Qualitative Communication Research Methods

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SAGE, Oct 8, 2010 - Language Arts & Disciplines - 377 pages
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While many volumes discuss qualitative methods, only Qualitative Communication Research Methods focuses on the history and diversity of their use within the communication discipline. This volume is written by, for, and about communication scholars. It introduces readers from any background to every step of the qualitative research process, from developing research topics and questions, all the way through writing a final report. In addition to covering the scope of theories and methods currently used in qualitative communication research, this book also discusses important trends influencing the future of that research.

Key features in this new edition include:

- A more clear and direct writing style, suitable for use in both undergraduate and graduate courses.

- Numerous practical examples and exercises designed to reinforce student learning of concepts.

- A critical guide to the contexts of qualitative research. More than ever, qualitative researchers operate in institutional contexts that present new dilemmas. The book brings readers up to date on related ethical, political, and practical issues, including: the influences of globalization on the design and conduct of research; the appropriate use of recording technology in conducting fieldwork; the unique challenges and opportunities related to studying multi-media, on-line environments; and ongoing innovation and controversy surrounding genres and formats of qualitative writing.

- An integrated "suite" of chapters on data-producing methods. In addition to updated discussions of participant-observation and qualitative interviewing, this edition includes a new chapter on the study of material culture and documents. Together, these three chapters help readers to learn how fieldwork methods can successfully combine in a flexible, integrated fashion.

- Cutting-edge technological developments. The book informs and advises readers about the latest developments in technology for qualitative communication research. This discussion focuses on how "new" media - such as e-mail, texting, cell phone video, and blogging - not only form topics of research, but also the means of recording, analyzing, and textually "representing" data.

 

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Contents

Chapter 1 Introduction to Qualitative Communication Research
1
Chapter 2 Theoretical Traditions and Qualitative Communication Research
33
Planning Research Projects
71
Implementing Research Projects
97
Participating Observing and Recording Social Action
133
Chapter 6 Producing Data II Qualitative Interviewing
170
Chapter 7 Producing Data III Analyzing Material Culture and Documents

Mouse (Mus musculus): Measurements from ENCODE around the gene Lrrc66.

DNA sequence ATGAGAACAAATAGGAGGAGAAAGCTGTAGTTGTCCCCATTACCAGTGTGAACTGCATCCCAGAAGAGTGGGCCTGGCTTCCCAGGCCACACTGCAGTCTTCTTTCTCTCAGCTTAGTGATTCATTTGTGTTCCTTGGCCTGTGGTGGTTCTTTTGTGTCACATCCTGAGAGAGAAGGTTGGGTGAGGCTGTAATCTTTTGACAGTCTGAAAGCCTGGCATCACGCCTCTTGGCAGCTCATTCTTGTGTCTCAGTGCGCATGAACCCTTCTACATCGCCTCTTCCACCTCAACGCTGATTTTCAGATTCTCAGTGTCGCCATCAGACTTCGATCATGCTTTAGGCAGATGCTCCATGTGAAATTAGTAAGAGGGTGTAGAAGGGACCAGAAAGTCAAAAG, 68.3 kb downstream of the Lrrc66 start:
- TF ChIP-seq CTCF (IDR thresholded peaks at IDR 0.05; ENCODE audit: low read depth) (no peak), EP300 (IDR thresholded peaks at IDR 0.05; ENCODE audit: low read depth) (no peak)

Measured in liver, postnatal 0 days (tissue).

217
Qualitative Data Analysis and Interpretation
241
Chapter 9 Writing Authoring and Publishing
282
Epilogue
318
References
321
Author Index
358
Subject Index
371
About the Authors
377
Copyright

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About the author (2010)

Thomas R. Lindlof is a Professor in the School of Journalism and Telecommunications at the University of Kentucky. He received his B.A. from the University of Florida, and his M.A. and Ph.D. from the University of Texas at Austin. Prior to joining the University of Kentucky faculty, he served on the faculty at the Pennsylvania State University. His research and graduate teaching are focused on the cultural analysis of mediated communication, media audience theory and research, social uses of communication technology, and interpretive research methods. His research has appeared in numerous scholarly outlets, including Communication Research, the Journal of Communication, the Journal of Broadcasting & Electronic Media, Journalism Quarterly, Journalism Studies, the Journal of Media and Religion, the Social Science Computer Review, and Communication Yearbook. He has served as the editor of the Journal of Broadcasting & Electronic Media, and currently serves on the editorial boards of four journals. He has written or edited five books. His latest book, Hollywood under Siege: Martin Scorsese, the Religious Right, and the Culture Wars, was published by the University Press of Kentucky in 2008.

Bryan C. Taylor, Associate Professor, specializes in interpretive research methods, organizational communication, and cultural studies. His principal research program involves studies of nuclear and (post-) Cold War communication. This research explores ideological articulations of gender, ethnicity, technology, and (ir)rationality in organizational and cultural discourse. He is also interested in cultural studies of identity, technology, gender, organization, and media. His research has been published in Journal of Applied Communication Research, Communication Research, Critical Studies in Mass Communication, Journal of Contemporary Ethnography, Quarterly Journal of Speech, Rhetoric and Public Affairs, Studies in Cultures, Organizations, and Societies, and elsewhere. Current projects include a book about the impact of the Cold War on the speech communication discipline. He received his B.A. (1983) from the University of Massachusetts, his M.A.(1987) and Ph.D. (1991) from the University of Utah. Prior to joining the CU-Boulder faculty in 1995 he served on the faculty at Texas A&M University. He was the 1998 recipient of the Young Investigator Award from the Rhetorical and Communication Theory Division of NCA.

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